Farm labor early became familiar to him through the active assistance which he rendered in the work of the fields, doing more and more each year to improve the home place as his age and strength increased. He sought a companion and helpmate for life's journey in 1848, and was married, on the 23d of August, of that year, to Miss Elizabeth Ann Randle, a daughter of Rev. George and Lucy Randle, the wedding ceremony being performed in the little log cabin which stood on the hill a mile south of Rockbridge, near where the wagon road crosses Macoupin creek. The young couple with little of this world's goods but with stout hearts, began their domestic life on section 30, Barr township, Macoupin county, purchasing the farm of Dr. Milton Metcalf, and there they lived until 1853, when they became occupants of the old Rives homestead, at the father's removal to Greenfield. There where his boyhood days were passed John H. Rives continued farm work until his life's labors were ended in death. They lived in the old house until February, 1868, when they took up their abode in a new brick residence which he had erected, a short distance east of the old homestead. Here they reared their family and Mr. Rives carried on agricultural pursuits with continually increasing success, adding again and again to his landed possessions until he had fourteen hundred acres in Greene county and four hundred and eighty acres in Cumberland county. His business career proves the force of industry and honesty in winning success. He was never known to take advantage of the necessities of his fellowmen, was always just and straightforward, and through the legitimate process of trade and the tilling of the soil he accumulated a competence that enabled him to became one of the most extensive landowners of the county. Generosity was ever one of his salient traits and he was charitable almost to a fault. Such a career is unconsciously a critical commentary on those who claim that success can not be honorably won and who selfishly guard their own interests, caring not if they intrench on the rights of others.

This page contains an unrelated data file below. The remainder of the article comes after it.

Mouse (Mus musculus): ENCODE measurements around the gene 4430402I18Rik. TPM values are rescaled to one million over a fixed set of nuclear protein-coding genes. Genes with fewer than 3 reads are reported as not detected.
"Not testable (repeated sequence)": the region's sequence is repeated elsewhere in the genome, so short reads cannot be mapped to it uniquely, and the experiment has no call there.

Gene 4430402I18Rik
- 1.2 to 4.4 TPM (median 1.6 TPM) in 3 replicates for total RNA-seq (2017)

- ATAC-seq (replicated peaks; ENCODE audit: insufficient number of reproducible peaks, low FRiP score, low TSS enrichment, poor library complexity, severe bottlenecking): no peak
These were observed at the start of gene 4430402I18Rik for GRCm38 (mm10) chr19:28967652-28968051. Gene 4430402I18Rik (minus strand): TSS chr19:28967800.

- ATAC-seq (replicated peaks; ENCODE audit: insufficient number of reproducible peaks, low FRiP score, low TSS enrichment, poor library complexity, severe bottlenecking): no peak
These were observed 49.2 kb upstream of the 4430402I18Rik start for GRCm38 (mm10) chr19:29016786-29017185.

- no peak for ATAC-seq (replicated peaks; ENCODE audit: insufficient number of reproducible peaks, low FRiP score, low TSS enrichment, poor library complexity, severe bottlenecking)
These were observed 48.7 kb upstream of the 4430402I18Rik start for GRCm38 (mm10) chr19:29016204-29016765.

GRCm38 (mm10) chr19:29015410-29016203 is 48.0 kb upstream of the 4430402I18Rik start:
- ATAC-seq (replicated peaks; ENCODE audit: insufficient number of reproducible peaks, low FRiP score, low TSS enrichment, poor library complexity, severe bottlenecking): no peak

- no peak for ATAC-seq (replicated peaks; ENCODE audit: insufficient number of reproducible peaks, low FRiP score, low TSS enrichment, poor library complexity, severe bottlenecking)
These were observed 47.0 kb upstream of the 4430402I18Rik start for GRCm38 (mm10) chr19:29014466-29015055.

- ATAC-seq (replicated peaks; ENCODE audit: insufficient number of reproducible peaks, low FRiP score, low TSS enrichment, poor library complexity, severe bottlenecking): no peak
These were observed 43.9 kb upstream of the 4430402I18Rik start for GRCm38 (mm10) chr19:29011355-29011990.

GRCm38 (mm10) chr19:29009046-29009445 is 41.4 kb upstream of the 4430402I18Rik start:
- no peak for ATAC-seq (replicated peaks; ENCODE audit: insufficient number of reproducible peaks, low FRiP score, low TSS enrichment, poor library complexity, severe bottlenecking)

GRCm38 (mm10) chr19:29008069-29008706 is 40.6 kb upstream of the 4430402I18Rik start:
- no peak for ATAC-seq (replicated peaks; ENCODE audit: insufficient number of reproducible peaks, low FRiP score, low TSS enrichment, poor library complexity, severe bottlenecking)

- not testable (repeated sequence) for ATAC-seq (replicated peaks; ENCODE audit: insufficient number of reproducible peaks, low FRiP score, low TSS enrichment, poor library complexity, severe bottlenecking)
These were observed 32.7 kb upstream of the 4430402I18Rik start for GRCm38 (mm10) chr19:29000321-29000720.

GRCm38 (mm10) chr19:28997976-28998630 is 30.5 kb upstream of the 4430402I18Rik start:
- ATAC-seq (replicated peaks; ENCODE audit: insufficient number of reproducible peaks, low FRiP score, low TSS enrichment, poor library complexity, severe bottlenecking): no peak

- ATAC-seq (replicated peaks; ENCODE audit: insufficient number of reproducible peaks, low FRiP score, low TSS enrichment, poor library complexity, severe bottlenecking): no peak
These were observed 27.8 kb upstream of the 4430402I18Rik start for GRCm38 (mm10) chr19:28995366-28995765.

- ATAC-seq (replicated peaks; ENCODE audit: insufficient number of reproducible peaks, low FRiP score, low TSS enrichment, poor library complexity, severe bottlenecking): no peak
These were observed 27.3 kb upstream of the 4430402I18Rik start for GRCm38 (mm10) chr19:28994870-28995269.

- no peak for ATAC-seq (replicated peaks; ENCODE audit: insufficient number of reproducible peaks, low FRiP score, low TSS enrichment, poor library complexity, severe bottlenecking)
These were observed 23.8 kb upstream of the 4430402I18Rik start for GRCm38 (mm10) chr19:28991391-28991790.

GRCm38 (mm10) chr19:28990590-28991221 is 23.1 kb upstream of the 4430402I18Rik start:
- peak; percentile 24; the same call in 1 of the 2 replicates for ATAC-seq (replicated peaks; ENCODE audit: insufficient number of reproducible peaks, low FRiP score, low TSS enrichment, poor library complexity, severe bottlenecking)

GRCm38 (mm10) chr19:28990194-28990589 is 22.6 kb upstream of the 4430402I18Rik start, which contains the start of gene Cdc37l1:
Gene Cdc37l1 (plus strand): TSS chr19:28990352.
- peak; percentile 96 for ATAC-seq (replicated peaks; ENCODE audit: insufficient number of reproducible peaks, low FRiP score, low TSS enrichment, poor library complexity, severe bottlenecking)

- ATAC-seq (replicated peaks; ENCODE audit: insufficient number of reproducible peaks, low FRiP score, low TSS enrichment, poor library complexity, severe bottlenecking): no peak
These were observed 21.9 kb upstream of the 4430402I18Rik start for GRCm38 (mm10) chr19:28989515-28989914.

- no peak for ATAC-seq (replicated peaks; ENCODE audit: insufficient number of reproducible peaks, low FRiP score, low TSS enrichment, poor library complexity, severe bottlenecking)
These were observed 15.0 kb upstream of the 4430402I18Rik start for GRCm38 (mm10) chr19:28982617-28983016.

Unto Mr. and Mrs. Rives were born ten children, of whom two died in infancy, while Ella died in 1870, at the age of fifteen years, and Edward N., the second son, died in Morrisonville, Illinois, February 28, 1904. Those surviving are: Andrew J., of Greenfield; Charles W., of Greenfield; John, of Palmyra, Illinois; Elizabeth, wife of Ralph Metcalf, of Greenfield; George, of Fayette; and Robert of Muldon, Mississippi. The wife and mother died January 31, 1894, after forty-five years of happy married life. Mr. Rives continued upon the home farm and actively assisted in the operation of the farm until about a year prior to his death. During that time, while his health compelled him to remain indoors, he supervised the farm work. He passed away June 24, 1904, when almost seventy-eight years of age, while his residence in Greene county covered the Psalmist's allotted span of three score years and ten. His life formed a connecting link in this county between the primitive past and the progressive present, joining pioneer experiences with modern advantages. He was always public-spirited and supported any worthy cause which he deemed would prove beneficial to the county. He was a strong believer in civic virtue and put forth every effort possible to secure honorable men in office. He himself served for a time on the board of county commissioners, discharging his duties with promptness and fidelity, and he was the first supervisor from Rockbridge township when township organization was established in Greene county. While attending McKendree College, in the winter of 1857-8, he joined the Methodist Episcopal church, of which he was ever after a faithful adherent, and the church found him a supporter of its various activities, his aid proving a helpful factor in its advancement. No trust reposed in him was ever betrayed in the slightest degrees; it is doubtful if ever he weighed a single act in the scale of policy and throughout his long life he wrought along the lines of great good, his career distinguished by diligence, by charity and by honor.